The Cautionary Rhapsody of “Upstream Color”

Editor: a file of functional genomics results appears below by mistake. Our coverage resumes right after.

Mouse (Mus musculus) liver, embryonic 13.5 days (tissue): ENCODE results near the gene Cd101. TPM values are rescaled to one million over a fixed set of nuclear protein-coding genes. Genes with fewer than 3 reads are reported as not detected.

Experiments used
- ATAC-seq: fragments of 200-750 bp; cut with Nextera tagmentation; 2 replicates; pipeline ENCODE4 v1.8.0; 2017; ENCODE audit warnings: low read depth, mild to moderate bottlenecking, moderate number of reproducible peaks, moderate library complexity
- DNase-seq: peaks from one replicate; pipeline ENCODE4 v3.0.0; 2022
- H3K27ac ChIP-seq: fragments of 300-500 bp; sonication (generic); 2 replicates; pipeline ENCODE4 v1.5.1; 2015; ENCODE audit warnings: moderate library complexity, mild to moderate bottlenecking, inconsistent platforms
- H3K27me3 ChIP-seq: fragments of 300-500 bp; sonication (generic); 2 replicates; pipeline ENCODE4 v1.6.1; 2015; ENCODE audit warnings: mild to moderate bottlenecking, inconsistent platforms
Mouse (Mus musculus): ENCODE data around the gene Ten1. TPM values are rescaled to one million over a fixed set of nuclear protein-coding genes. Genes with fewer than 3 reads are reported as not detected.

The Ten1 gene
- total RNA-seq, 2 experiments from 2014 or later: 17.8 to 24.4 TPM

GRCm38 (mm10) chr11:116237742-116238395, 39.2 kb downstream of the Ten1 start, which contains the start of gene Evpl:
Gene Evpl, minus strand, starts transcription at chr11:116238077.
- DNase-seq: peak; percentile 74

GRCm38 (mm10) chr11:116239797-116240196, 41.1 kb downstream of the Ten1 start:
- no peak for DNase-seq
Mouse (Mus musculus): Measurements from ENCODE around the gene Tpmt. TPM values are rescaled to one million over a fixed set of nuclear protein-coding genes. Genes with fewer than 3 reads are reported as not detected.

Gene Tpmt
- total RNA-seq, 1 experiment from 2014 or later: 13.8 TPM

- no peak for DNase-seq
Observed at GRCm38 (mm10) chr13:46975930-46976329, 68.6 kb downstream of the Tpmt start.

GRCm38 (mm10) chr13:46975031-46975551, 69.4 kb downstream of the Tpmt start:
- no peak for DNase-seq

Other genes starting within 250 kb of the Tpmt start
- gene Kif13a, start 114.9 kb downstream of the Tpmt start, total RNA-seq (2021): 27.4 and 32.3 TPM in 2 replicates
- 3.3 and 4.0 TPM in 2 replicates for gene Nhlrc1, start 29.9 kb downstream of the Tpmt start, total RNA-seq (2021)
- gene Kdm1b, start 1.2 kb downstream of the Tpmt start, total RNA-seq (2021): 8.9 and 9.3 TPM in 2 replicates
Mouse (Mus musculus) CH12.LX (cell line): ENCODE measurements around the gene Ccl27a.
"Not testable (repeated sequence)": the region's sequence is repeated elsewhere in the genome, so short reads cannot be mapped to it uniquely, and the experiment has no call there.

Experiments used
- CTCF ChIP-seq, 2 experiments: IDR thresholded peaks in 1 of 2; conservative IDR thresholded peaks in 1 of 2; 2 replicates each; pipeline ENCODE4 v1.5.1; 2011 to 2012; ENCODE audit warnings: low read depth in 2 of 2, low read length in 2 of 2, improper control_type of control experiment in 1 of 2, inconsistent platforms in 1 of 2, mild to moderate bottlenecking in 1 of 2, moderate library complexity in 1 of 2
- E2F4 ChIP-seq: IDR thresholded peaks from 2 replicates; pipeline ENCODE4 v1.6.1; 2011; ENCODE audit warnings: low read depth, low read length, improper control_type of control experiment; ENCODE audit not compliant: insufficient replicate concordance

I’ve written in the magazine this week about both “Primer” and “Upstream Color” and also discussed the new film earlier this year (as well as its differences from the first) at the time of its Sundance première. Both are science-fiction films; both are concerned with the theme of identity. “Primer” is the story of two young high-tech start-up inventors whose anti-gravity device turns out to be a time machine—one of an exquisitely, ironically narrow scope that nonetheless messes mightily with its self-experimenters’ lives. It’s an ingenious conceit, realized with mighty intelligence, taste, wit, and an audaciously calm sense of free fall; yet it’s also, foremost, a great script. Despite the stuttering editing that opens disturbing gaps in time and clear-eyed filming that, at moments of crisis, delivers quiet shocks, the filming is primarily—albeit sophisticatedly—illustrative. Carruth gives the impression of, for the most part, executing, with expressive clarity,

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